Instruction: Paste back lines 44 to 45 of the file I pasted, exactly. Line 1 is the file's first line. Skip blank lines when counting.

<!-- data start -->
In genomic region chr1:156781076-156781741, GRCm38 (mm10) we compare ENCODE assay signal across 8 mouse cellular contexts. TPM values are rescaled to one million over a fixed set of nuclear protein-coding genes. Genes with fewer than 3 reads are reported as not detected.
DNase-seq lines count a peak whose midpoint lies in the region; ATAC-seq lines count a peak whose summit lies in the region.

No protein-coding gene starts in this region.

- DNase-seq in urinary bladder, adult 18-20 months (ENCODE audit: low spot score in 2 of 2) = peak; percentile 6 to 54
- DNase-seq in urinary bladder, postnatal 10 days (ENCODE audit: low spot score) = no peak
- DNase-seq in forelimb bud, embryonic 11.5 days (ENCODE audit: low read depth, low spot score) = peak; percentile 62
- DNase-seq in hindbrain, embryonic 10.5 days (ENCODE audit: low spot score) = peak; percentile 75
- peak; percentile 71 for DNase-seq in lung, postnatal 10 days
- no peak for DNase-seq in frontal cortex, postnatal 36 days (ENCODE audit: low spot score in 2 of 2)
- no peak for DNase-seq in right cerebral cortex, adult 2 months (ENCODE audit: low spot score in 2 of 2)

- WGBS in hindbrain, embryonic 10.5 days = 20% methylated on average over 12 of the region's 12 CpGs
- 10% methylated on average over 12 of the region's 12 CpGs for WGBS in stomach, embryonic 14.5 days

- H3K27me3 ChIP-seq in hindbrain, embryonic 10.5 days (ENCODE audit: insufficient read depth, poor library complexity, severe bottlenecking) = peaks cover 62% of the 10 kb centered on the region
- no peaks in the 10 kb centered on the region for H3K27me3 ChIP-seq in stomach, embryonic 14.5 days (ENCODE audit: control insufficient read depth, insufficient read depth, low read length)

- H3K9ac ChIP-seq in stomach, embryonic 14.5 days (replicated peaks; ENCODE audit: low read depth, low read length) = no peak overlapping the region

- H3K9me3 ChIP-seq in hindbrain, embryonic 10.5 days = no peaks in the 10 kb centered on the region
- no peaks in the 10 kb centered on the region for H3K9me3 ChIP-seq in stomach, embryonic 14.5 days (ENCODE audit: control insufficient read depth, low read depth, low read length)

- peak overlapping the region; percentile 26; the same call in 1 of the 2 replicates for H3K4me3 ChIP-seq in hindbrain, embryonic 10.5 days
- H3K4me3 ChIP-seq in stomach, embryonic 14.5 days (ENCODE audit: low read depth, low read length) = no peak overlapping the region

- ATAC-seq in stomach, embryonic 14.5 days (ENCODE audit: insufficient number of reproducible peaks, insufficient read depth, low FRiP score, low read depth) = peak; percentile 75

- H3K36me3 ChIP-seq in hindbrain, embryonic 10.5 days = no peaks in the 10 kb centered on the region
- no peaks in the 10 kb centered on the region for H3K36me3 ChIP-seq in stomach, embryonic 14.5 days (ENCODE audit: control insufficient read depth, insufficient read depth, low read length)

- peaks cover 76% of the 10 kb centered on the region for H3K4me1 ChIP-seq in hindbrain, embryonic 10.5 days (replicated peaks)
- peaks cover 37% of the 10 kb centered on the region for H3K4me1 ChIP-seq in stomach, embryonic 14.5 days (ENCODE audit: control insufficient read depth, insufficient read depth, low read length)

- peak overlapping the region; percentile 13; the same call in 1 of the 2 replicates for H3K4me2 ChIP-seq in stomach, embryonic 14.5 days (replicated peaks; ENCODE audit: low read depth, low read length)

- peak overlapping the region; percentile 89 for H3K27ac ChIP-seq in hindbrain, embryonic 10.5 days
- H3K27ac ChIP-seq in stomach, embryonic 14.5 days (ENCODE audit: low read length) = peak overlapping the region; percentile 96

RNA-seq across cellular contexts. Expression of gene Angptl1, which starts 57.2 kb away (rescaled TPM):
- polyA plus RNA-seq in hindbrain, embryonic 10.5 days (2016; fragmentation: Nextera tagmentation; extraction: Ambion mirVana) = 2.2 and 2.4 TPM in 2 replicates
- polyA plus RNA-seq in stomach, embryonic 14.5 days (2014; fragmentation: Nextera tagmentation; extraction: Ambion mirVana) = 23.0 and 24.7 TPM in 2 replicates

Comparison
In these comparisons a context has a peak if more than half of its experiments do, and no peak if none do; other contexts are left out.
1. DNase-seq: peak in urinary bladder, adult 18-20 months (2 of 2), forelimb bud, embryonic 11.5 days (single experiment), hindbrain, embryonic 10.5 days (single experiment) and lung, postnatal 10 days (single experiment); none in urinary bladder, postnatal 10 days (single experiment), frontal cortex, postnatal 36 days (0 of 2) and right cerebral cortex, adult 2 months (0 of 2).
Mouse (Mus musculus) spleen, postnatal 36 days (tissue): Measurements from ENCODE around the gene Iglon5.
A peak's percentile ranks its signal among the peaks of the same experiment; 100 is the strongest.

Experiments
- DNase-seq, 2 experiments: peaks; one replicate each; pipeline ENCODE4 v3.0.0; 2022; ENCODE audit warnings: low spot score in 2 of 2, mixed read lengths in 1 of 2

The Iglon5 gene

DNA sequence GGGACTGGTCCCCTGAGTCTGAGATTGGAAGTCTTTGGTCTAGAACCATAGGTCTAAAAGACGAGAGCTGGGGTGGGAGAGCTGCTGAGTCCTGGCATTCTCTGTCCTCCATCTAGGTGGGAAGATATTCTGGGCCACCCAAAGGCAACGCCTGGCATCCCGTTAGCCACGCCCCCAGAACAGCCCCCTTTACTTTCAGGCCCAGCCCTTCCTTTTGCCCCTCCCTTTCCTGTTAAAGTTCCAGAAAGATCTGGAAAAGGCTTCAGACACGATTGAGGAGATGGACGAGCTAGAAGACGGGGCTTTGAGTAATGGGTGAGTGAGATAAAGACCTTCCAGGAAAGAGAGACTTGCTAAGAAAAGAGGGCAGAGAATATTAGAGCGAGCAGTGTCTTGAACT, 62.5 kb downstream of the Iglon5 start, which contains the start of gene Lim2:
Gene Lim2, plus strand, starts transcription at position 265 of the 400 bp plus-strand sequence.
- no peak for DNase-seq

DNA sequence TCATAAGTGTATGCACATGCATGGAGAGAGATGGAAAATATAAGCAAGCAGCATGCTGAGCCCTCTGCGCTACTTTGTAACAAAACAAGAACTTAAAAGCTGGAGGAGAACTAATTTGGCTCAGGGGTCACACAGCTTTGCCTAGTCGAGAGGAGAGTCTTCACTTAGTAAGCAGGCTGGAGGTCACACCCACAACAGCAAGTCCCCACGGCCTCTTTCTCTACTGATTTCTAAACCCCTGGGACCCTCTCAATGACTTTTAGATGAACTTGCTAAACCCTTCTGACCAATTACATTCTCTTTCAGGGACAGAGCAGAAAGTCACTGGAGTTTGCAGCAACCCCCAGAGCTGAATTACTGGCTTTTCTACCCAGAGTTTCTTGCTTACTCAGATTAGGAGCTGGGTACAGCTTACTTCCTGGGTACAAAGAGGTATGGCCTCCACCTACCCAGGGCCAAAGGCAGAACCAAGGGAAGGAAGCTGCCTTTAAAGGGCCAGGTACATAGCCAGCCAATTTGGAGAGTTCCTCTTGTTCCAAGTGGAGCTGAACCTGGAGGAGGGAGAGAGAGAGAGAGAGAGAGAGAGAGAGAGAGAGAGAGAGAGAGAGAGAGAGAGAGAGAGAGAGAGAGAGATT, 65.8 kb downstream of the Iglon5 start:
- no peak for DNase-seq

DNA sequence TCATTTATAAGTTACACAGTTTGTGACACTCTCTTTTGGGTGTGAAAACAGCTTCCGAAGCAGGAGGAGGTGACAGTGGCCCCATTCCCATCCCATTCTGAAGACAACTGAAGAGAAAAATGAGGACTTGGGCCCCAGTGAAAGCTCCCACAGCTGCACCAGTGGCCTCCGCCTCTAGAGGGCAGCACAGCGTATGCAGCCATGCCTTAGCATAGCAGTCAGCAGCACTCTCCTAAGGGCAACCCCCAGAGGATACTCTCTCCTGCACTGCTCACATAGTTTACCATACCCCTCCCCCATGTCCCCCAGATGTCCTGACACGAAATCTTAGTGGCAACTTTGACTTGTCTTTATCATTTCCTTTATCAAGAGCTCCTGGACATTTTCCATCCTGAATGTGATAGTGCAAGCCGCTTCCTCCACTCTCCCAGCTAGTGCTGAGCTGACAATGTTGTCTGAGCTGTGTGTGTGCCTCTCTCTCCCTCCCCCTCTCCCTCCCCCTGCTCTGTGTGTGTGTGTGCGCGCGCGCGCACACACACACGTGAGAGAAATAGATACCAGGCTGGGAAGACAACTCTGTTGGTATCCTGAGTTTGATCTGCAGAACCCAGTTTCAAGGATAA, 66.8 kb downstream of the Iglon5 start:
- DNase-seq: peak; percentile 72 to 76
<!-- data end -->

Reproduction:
DNA sequence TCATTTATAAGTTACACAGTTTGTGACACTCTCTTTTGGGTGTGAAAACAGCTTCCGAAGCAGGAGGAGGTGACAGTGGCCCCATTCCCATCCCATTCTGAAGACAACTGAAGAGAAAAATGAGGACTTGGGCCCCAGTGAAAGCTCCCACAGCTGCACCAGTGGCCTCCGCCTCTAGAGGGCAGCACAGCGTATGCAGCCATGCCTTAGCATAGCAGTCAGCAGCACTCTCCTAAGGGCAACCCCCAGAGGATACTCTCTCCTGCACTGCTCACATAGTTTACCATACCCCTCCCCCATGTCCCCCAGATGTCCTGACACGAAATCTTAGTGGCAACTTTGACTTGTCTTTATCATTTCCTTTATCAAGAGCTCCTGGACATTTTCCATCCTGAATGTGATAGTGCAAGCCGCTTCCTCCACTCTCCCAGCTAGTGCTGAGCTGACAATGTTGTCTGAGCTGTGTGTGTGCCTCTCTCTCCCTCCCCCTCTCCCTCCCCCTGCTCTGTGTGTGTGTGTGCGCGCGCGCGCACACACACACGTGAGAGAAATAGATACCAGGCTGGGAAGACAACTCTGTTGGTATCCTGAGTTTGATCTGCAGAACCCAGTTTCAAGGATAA, 66.8 kb downstream of the Iglon5 start:
- DNase-seq: peak; percentile 72 to 76